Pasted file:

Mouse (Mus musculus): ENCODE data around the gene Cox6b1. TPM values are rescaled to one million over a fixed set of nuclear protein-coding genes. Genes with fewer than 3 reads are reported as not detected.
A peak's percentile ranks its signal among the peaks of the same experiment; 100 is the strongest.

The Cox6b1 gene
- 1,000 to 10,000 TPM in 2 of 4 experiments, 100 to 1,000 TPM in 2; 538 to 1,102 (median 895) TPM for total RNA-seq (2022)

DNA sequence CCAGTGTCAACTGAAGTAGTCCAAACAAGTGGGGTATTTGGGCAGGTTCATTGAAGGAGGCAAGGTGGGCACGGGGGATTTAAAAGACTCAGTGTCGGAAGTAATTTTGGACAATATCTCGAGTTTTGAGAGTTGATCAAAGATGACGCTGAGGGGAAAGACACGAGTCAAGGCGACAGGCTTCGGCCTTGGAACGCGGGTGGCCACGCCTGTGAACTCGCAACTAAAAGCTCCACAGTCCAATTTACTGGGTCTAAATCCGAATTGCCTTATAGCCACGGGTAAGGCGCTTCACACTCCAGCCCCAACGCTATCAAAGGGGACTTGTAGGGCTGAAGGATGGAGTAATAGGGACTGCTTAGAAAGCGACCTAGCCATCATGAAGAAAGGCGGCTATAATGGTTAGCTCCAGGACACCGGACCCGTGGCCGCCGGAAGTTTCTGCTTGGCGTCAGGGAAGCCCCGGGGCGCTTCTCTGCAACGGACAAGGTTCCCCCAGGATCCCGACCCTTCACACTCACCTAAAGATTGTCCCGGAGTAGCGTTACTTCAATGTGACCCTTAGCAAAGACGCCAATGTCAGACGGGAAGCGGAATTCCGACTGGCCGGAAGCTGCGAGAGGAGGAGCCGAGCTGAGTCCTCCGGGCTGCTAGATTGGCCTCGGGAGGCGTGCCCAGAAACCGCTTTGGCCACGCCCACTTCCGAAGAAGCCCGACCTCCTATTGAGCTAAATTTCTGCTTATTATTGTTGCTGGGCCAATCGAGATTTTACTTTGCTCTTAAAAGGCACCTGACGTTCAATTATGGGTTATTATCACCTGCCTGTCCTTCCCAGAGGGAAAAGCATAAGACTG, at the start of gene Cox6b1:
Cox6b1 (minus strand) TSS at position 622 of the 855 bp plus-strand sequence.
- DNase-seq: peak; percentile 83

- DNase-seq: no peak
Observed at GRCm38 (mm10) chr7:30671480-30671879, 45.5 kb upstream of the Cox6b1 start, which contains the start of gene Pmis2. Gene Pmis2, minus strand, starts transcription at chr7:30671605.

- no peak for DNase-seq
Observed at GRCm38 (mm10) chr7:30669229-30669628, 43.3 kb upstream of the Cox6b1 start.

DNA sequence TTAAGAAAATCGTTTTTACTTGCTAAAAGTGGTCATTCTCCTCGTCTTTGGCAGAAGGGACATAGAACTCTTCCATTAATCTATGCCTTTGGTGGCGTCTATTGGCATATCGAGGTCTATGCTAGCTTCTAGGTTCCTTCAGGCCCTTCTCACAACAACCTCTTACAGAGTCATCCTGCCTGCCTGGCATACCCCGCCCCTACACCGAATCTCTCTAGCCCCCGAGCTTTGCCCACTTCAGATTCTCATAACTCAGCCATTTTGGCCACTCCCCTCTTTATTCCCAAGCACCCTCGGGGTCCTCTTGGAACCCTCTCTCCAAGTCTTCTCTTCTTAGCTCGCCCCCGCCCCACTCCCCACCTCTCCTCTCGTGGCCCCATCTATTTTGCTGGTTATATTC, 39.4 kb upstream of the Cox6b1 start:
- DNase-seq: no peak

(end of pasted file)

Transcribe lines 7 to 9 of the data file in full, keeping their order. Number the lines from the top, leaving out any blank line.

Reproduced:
- DNase-seq: peak; percentile 83

- DNase-seq: no peak
Observed at GRCm38 (mm10) chr7:30671480-30671879, 45.5 kb upstream of the Cox6b1 start, which contains the start of gene Pmis2. Gene Pmis2, minus strand, starts transcription at chr7:30671605.